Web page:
families and peers, of how individual speakers switch among varieties, and report on these examples to
the class.

Assignment: Report on bi-dialectalism.

3 Multilingualism. Crystal: 60
Grosjean (Xerox supplied)

Students will be able to give specific examples of how a large portion of the world’s population live and
function with more than one language in their everyday lives.

Assignment: Report on observation of a bilingual.

4 Language policy and planning. Crystal: 61

Students will be able to list some of the societal issues that arise when more than one language is widely
spoken in a country. They will learn about the role of governments in establishing language policies—
such as bilingual education and language immersion—and in protecting endangered languages.

5 Prescriptivism and the equality of languages. Crystal: 1, 2

Students will be able to explain the difference between approaching human linguistic behavior as an
object of scientific study (linguistics), and approaching it with the view that some ways of speaking are
“good” and some are “bad” and attempting to impose a “better” variety on a speech community
(prescriptivism). They will be able to articulate the fact that all languages develop to serve the needs of
their speakers, who are members of particular societies and practitioners of particular cultures, and that
languages can therefore not be compared in terms of their inherent superiority or inferiority.

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[OPTIONAL TOPIC: Pidgins and creoles. Crystal: 55

Students will be able to define and give specific examples of: a) standard languages, b) pidgins, c) creoles.
They will be able to describe how a creole develops from a pidgin and list specific criteria needed for a
language variety to be considered standard. They will give examples showing that pidgins and creoles
may fill a need in situations where no standard language is available.]

5 Written and spoken language. Crystal: 31, 32 (selections)

Students will be able to state what the characteristic structural differences between written language and
spoken language are. They will learn that, from the standpoint of linguistic science, spoken language is
primary and written language derivative.

Alphabets. Crystal: 33

Students survey various writing systems used across the world and study the origins and historical
development of the alphabet. They will be able to identify several major world writing systems on sight.

6 Spelling and spelling reform. Crystal: 34


DeFrancis (Xerox supplied)

Students will consider the relation between speech and spelling and the origins of spelling conventions.
They will be able to describe the advantages of a good spelling system as well as the consequences of an
inadequate one (e.g. modern English) and evaluate proposals for reform, with their potential advantages
and disadvantages.

7 Language change and reconstruction. Crystal: 54


Midterm Exam.

Students will examine evidence of language change by comparing samples of languages at different
stages in their histories, such as texts in Latin compared to Spanish, or Old English, Middle English, and
Modern English. They will learn that the reason languages diverge from a common ancestor is the
constantly ongoing process of linguistic change. They will be able to list some of the reasons for
language change. They learn that linguists can reconstruct the ancestors of related, attested languages,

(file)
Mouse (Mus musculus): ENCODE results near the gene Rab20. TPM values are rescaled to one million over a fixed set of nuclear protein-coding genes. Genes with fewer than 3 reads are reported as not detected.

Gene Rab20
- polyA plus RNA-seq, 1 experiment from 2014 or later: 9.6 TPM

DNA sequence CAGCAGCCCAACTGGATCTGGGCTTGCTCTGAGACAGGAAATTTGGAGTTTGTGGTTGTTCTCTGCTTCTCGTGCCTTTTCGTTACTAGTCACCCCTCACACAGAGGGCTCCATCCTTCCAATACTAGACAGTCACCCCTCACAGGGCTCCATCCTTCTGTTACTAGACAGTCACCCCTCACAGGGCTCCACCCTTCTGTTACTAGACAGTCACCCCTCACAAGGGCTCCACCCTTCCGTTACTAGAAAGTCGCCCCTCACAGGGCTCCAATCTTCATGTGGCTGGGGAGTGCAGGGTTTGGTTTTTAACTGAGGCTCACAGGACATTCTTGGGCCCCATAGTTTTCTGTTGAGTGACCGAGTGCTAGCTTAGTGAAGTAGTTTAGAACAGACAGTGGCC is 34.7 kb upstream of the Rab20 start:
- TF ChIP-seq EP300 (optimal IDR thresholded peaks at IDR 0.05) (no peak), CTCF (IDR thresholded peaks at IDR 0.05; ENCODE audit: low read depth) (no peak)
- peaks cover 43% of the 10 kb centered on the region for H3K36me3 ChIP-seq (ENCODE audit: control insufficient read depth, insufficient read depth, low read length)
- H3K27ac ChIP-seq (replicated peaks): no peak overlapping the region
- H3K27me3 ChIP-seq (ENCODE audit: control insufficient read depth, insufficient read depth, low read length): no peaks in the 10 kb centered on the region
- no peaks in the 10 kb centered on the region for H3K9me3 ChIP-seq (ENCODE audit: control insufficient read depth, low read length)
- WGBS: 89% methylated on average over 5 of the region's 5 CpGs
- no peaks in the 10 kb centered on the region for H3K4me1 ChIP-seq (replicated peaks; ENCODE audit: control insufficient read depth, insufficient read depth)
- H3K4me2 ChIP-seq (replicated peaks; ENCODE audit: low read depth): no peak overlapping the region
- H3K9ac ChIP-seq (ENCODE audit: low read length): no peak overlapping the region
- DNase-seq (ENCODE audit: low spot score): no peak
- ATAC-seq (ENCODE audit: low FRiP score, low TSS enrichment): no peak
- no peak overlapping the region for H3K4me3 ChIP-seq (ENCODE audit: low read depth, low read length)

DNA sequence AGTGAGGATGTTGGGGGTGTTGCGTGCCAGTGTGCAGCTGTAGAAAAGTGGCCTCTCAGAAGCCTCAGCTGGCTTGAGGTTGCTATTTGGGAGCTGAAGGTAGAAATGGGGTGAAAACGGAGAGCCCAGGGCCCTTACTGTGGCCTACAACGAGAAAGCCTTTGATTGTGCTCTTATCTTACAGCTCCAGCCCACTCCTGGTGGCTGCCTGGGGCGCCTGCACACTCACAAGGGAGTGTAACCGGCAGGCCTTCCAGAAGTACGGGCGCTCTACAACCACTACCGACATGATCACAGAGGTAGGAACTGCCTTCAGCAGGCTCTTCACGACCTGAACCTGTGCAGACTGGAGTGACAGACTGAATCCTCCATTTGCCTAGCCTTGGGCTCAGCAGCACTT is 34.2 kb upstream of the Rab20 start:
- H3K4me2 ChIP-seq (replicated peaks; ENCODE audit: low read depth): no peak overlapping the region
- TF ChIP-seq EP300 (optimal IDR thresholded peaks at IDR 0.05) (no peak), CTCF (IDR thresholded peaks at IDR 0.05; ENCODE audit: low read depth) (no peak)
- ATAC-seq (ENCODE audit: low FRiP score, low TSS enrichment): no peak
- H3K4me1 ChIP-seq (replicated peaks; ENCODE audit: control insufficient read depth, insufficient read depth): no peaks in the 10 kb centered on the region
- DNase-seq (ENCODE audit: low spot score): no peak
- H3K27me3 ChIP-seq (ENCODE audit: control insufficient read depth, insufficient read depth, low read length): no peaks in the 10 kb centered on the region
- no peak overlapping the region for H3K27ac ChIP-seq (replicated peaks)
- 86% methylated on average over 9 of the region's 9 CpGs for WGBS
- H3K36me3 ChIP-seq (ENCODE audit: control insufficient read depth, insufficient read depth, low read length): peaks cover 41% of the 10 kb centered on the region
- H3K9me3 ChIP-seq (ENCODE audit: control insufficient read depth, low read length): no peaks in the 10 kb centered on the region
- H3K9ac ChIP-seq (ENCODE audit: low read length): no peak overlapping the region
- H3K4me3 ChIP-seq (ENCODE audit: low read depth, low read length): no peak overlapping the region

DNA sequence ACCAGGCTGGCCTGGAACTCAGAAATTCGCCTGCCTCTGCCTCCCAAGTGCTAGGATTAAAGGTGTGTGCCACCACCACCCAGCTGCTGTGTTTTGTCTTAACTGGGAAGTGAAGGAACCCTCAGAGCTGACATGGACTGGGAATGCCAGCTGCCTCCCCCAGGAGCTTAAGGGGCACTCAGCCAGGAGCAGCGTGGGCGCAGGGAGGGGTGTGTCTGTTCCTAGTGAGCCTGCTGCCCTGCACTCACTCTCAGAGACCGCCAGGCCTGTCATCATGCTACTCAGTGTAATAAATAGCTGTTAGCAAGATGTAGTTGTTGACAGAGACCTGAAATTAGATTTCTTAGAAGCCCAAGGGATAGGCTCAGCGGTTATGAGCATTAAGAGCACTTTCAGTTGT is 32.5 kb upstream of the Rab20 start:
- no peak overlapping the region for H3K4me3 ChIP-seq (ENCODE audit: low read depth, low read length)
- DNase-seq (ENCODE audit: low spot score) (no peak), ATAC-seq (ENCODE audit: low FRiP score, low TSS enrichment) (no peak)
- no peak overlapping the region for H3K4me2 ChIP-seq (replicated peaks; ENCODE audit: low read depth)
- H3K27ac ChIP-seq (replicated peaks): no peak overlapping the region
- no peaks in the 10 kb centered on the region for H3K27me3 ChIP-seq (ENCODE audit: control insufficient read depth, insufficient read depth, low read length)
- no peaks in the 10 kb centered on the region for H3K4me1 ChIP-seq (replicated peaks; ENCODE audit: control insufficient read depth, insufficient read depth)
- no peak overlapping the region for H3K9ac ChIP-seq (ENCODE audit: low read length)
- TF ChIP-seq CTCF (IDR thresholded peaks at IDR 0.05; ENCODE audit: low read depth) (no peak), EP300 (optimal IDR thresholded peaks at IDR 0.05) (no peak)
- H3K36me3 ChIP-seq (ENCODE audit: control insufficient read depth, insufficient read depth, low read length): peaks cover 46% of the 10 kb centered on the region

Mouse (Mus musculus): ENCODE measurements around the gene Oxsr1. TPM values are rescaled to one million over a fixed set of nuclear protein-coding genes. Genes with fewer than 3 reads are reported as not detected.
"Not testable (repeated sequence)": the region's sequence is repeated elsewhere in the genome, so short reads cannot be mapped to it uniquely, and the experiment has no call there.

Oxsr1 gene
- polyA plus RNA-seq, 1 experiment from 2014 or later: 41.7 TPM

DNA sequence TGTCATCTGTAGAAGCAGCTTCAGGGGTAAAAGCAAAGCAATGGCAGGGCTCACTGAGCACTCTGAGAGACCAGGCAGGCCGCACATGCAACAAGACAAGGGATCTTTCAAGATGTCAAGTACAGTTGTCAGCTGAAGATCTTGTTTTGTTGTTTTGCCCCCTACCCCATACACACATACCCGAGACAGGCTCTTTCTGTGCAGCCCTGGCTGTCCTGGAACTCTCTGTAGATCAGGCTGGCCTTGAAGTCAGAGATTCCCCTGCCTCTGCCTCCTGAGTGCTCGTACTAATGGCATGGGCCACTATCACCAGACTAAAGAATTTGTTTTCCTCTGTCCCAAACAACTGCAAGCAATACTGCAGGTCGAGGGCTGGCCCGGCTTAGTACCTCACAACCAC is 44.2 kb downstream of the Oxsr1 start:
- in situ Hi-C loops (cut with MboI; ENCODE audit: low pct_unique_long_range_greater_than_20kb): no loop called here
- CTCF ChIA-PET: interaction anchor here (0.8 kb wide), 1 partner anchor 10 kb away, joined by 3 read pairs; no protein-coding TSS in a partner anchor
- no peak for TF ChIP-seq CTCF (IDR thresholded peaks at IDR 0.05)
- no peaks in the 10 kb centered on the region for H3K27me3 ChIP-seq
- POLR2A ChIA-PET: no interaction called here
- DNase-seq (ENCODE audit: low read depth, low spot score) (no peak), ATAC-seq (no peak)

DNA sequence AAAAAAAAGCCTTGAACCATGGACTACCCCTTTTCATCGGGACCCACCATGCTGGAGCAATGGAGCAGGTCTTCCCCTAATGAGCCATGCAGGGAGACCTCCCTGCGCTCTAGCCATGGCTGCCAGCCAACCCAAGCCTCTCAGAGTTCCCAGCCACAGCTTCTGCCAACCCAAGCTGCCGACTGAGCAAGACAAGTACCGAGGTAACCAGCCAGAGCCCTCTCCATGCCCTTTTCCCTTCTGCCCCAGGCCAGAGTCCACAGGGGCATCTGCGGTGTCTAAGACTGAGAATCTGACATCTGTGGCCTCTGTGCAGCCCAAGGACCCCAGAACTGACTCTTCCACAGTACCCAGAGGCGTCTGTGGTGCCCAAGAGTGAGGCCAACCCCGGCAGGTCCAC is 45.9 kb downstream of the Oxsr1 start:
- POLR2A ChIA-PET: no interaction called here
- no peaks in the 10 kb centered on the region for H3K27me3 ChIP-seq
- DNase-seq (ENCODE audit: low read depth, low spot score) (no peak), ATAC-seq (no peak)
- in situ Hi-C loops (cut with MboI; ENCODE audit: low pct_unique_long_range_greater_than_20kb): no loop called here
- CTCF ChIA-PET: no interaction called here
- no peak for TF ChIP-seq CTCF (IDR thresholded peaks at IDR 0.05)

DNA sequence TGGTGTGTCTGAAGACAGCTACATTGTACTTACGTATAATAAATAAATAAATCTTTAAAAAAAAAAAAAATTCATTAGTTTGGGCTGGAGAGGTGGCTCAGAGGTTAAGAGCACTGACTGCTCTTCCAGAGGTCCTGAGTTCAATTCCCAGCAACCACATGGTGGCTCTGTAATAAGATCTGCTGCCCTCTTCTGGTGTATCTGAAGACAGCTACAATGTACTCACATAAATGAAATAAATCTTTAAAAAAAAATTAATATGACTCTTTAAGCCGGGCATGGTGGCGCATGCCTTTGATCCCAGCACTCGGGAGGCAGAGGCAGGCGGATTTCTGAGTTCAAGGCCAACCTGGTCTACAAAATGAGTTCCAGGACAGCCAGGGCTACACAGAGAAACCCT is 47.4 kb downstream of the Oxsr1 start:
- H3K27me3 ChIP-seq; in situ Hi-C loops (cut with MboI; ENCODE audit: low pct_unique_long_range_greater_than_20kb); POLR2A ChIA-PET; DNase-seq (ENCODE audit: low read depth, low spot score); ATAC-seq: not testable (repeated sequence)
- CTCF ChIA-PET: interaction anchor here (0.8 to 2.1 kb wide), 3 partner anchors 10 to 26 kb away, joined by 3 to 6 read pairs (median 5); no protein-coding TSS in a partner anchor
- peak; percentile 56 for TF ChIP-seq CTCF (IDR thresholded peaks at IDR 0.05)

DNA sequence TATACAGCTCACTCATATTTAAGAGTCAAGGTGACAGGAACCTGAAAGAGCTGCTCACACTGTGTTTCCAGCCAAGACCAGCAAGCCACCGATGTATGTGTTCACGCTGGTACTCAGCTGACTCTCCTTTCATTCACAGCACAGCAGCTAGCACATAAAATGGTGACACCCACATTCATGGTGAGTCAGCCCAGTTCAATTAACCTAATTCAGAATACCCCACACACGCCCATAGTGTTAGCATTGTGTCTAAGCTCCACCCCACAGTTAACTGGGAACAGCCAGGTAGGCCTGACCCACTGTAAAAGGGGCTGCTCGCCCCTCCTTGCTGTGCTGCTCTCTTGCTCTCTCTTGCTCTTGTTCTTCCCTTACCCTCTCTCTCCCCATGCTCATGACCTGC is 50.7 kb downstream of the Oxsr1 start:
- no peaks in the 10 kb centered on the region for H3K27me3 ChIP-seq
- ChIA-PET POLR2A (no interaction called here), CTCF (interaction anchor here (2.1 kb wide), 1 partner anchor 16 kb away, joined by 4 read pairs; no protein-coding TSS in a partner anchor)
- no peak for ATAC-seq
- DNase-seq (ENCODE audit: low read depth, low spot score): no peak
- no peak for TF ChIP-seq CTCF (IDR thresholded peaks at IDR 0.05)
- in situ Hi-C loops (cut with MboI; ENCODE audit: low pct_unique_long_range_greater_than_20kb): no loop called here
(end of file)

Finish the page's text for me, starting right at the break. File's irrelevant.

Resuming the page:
even though no records of the ancestor language may survive.

Assignment: Documenting language change.

8 The languages of the world. Crystal: 47-48

Students will be able to answer such questions as: How many languages are there in the world? How
many speakers do these languages have? Where are they spoken?

9 Language families. Crystal: 50-53

Students learn how linguists have determined that certain groups of languages are all descended from a
common ancestor. They will be able to name the major families and the genetic affiliations of the world’s
major languages.

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[OPTIONAL TOPIC: Theories of the origin of language. Crystal: 49

Having learned something about the great number and diversity of languages, students proceed to
consider questions like: How did this multiplicity originate? How did language itself originate?]

10 First-language learning. Crystal: 38, 39

Students survey some of the ongoing research on the process of children’s learning of their first
languages.

[OPTIONAL TOPIC: Foreign language learning and teaching. Crystal: 62

Students learn some of the basics of the process of learning and teaching a foreign language. They will
compare, in writing, this process to the process of learning one’s first language.]

11 Language as an object of scientific study. Crystal: 65


Sapir (selections)

Students learn of the existence of the science of linguistics. They will be able to list some of the goals and
methods of this science. They will demonstrate the ability to differentiate between notions and statements
representing a layman’s view of language and others that approach language as an object of scientific
study.

12 Language and other communication systems: Crystal: 64


animal, machine. articles supplied by instructor

In light of what they have learned so far about the structure and function of human language, students
gain a basic understanding of some important features of animal communication systems and computer
“languages”. They will list, in writing, specific features that make these systems qualitatively the same as
or different from human language.

[OPTIONAL TOPIC: Sign language. Crystal: 35-37

Students will be able to describe some salient features of the sign language of the deaf and they will be
asked to evaluate to what extent sign language is qualitatively the same as or different from ordinary
language.]

13 Languages and world communication. Crystal: 56-59


Artificial and world languages.

Students consider the role of language and the challenge posed by the great diversity of languages in an
increasingly globalized world society. They will be able to list and describe some attempts to address this
situation with the creation of international artificial languages and the possible use of existing languages
as international languages.

14 Review and special topics as per student interest. articles

15 Final exam.